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Endocrine Disruption in Toxic Responses

Molecular and Cellular Aspects of Toxicology

  1. Shigeyuki Kitamura PhD1,
  2. Kazumi Sugihara PhD2,
  3. Kazuo Nakamura PhD1,
  4. Yaichiro Kotake PhD2,
  5. Akihiko Kashiwagi PhD, DJST3,
  6. Nariaki Fujimoto PhD2

Published Online: 15 DEC 2009

DOI: 10.1002/9780470744307.gat018

General, Applied and Systems Toxicology

General, Applied and Systems Toxicology

How to Cite

Kitamura, S., Sugihara, K., Nakamura, K., Kotake, Y., Kashiwagi, A. and Fujimoto, N. 2009. Endocrine Disruption in Toxic Responses. General, Applied and Systems Toxicology. .

Author Information

  1. 1

    Nihon Pharmaceutical University, Saitama, Japan

  2. 2

    Hiroshima University, Graduate School of Biomedical Sciences, Minami-ku, Hiroshima, Japan

  3. 3

    Hiroshima University, Graduate School of Sciences, Kagamiyama, Higashihiroshima, Japan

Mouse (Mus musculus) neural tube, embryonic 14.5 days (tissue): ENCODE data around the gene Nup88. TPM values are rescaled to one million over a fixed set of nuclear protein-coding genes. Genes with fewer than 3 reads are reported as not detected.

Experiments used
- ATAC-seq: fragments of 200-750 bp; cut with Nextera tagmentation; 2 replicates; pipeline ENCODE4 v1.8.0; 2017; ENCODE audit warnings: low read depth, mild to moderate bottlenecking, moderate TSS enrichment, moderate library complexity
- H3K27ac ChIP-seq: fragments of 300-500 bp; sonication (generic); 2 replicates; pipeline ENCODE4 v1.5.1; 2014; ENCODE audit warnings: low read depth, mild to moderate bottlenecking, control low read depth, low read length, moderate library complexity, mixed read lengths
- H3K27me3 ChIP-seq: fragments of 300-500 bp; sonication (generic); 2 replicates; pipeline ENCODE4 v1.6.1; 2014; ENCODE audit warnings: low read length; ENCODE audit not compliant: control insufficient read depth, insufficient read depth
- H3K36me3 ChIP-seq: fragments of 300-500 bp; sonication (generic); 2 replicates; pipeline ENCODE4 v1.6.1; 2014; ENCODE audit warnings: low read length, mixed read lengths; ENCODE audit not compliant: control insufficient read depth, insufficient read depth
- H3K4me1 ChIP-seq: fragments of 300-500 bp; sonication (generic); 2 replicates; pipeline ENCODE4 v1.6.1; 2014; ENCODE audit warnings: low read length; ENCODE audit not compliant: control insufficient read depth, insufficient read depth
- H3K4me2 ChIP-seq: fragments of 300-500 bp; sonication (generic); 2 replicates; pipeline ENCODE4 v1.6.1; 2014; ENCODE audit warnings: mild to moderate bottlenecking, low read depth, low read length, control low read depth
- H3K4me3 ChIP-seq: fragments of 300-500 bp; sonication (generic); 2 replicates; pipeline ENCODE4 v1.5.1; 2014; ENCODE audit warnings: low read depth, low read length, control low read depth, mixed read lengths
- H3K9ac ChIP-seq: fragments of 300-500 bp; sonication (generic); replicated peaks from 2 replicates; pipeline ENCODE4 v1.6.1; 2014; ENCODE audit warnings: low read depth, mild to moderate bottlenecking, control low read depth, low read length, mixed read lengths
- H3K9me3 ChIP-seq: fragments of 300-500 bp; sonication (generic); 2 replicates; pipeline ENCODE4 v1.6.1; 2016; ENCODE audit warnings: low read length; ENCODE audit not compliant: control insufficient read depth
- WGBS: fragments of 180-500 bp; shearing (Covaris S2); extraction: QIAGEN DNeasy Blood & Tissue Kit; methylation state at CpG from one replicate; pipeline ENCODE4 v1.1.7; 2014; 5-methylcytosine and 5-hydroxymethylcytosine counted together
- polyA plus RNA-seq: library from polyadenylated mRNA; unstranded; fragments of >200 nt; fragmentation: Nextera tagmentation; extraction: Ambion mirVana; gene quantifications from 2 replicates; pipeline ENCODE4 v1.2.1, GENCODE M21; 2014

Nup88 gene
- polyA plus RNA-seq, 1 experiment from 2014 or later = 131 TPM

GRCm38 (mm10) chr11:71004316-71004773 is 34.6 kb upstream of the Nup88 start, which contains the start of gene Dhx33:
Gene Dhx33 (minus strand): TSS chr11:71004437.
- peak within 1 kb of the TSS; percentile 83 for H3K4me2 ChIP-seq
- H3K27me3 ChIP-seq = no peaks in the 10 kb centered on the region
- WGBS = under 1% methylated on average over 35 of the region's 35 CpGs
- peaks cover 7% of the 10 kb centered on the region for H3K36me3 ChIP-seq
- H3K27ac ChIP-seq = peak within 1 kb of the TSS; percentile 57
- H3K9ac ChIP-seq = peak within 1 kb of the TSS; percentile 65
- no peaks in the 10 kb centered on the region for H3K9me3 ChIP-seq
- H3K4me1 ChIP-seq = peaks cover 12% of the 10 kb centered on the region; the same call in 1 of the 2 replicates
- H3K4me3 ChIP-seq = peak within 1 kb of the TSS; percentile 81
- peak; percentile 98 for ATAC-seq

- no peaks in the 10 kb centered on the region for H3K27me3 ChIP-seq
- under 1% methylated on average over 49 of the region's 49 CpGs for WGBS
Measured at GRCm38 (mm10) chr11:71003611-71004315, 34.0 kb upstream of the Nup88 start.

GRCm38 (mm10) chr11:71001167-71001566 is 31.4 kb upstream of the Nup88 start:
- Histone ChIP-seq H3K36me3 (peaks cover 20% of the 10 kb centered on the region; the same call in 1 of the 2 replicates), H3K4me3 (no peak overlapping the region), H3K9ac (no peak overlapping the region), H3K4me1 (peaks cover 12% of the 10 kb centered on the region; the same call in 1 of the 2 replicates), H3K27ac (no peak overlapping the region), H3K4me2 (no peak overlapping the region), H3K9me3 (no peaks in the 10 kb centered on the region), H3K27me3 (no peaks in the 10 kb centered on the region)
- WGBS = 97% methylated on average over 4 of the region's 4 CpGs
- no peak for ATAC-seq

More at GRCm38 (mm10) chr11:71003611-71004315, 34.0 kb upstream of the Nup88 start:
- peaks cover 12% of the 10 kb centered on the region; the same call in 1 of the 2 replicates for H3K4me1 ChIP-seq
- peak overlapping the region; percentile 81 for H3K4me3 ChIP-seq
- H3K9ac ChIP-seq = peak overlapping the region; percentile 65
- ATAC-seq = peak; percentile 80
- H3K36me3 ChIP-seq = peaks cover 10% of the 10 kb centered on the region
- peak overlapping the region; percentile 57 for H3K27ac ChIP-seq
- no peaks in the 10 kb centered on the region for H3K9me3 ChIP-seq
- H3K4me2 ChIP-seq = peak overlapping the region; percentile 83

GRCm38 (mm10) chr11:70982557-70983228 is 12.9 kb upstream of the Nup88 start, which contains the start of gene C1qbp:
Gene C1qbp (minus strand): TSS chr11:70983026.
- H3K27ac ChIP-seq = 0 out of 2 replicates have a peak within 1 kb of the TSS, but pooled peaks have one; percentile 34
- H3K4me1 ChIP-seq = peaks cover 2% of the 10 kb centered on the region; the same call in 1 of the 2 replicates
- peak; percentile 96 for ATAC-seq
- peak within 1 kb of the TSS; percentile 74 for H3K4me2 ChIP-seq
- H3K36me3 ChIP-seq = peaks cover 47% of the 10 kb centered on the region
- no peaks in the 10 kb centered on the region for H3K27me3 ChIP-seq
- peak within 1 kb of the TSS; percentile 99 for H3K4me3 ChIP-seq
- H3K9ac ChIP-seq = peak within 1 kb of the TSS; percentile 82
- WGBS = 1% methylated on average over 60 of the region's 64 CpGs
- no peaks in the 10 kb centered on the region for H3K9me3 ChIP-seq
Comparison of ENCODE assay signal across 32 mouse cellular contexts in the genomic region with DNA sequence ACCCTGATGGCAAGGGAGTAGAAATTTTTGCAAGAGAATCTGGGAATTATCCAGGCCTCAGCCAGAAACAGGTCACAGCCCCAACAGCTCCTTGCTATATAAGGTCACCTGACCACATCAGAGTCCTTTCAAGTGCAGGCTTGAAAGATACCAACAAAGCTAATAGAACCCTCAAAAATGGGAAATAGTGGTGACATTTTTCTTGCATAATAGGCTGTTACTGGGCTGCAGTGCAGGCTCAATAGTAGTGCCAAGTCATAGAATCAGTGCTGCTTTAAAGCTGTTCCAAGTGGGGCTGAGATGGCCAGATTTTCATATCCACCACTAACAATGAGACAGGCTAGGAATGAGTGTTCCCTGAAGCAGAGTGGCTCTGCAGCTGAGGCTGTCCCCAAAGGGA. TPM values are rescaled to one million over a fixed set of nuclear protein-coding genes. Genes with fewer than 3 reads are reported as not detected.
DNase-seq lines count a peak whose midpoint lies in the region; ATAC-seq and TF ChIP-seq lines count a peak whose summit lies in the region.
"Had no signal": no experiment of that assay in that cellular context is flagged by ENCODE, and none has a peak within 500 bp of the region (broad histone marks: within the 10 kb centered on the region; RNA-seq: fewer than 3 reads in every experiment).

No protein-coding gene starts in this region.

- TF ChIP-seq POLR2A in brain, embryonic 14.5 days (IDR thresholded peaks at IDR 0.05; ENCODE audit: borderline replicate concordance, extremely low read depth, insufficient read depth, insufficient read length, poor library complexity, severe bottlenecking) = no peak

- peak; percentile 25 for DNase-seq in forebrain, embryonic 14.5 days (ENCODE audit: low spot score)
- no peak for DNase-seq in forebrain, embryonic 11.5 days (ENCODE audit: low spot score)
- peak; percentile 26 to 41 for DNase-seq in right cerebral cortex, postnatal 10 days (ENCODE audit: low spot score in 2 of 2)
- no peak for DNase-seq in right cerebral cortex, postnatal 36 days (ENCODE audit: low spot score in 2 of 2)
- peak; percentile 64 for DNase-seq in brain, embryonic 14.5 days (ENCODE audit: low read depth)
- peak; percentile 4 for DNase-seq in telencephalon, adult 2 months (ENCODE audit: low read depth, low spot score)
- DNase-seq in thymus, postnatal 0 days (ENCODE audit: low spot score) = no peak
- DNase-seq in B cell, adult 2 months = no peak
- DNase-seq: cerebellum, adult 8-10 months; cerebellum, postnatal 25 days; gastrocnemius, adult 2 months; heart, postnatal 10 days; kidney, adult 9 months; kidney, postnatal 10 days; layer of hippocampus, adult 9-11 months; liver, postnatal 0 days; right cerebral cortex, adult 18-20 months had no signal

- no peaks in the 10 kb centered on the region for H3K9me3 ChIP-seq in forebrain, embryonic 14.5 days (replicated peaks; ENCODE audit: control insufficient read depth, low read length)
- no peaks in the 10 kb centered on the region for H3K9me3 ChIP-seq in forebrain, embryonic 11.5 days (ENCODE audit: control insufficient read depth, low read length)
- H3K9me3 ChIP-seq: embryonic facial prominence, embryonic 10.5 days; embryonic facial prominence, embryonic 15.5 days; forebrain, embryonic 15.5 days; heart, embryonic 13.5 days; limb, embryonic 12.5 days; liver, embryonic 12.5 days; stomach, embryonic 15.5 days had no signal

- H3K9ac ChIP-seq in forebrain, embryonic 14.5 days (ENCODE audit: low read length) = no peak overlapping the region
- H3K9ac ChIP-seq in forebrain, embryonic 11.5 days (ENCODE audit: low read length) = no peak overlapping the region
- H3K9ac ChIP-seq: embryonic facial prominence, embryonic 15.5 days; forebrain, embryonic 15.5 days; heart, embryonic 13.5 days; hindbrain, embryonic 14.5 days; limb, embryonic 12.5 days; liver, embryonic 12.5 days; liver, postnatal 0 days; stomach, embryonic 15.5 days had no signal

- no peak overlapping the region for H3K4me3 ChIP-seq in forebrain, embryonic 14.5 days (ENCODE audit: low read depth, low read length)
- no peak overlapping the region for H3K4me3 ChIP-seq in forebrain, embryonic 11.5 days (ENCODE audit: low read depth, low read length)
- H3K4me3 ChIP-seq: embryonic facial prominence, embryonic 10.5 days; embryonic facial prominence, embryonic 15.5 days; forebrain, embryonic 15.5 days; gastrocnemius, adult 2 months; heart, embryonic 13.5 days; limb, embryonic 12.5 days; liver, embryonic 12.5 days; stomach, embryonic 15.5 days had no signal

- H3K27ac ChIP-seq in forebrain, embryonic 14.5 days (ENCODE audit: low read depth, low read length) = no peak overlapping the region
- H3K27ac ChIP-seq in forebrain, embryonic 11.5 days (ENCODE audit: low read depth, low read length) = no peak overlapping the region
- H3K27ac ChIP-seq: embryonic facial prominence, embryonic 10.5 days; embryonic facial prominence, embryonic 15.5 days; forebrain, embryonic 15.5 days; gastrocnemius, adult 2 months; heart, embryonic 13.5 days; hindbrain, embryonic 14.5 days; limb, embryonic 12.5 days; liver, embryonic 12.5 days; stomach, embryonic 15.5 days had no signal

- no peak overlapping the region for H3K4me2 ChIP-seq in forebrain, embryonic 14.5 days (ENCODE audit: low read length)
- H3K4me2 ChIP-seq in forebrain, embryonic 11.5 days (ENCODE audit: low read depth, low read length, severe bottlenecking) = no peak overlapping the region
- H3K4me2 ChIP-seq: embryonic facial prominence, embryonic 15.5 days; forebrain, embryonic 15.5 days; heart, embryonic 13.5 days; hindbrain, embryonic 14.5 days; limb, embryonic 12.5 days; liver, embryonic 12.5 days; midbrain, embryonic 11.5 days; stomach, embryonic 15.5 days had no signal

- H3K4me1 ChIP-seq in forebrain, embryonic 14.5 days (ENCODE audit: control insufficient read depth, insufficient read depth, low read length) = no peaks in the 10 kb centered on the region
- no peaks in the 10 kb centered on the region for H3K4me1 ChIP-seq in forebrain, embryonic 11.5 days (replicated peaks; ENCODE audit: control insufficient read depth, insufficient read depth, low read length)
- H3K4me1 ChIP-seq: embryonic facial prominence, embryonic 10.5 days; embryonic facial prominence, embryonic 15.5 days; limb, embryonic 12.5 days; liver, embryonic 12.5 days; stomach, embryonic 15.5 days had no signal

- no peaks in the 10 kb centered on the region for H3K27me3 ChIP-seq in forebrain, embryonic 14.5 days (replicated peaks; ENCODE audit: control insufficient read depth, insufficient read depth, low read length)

Publication History

  1. Published Online: 15 DEC 2009


Many endocrine-disrupting agents, including industrial materials, pesticides, pharmaceuticals and phytochemicals, have been identified with their use by in vitro assay systems and in vivo studies in laboratory animals. These chemicals are widely distributed in the environment, and are able to mimic or antagonize the biological functions of natural hormones. Indeed, abnormalities thought to be due to such agents have been found in animals throughout the world. There is also thought to be a risk to humans, for example, DES syndrome. Xenoestrogens can accumulate in our environment, and may play a role in the increasing incidences of breast cancer, testicular cancer and other problems of the reproductive system in humans. Risks due to endocrine disruptors in the environment are discussed in this chapter.


  • endocrine disrupting activity;
  • oestrogen;
  • antiandrogen;
  • reproductive system;
  • central nervous system;
  • immune system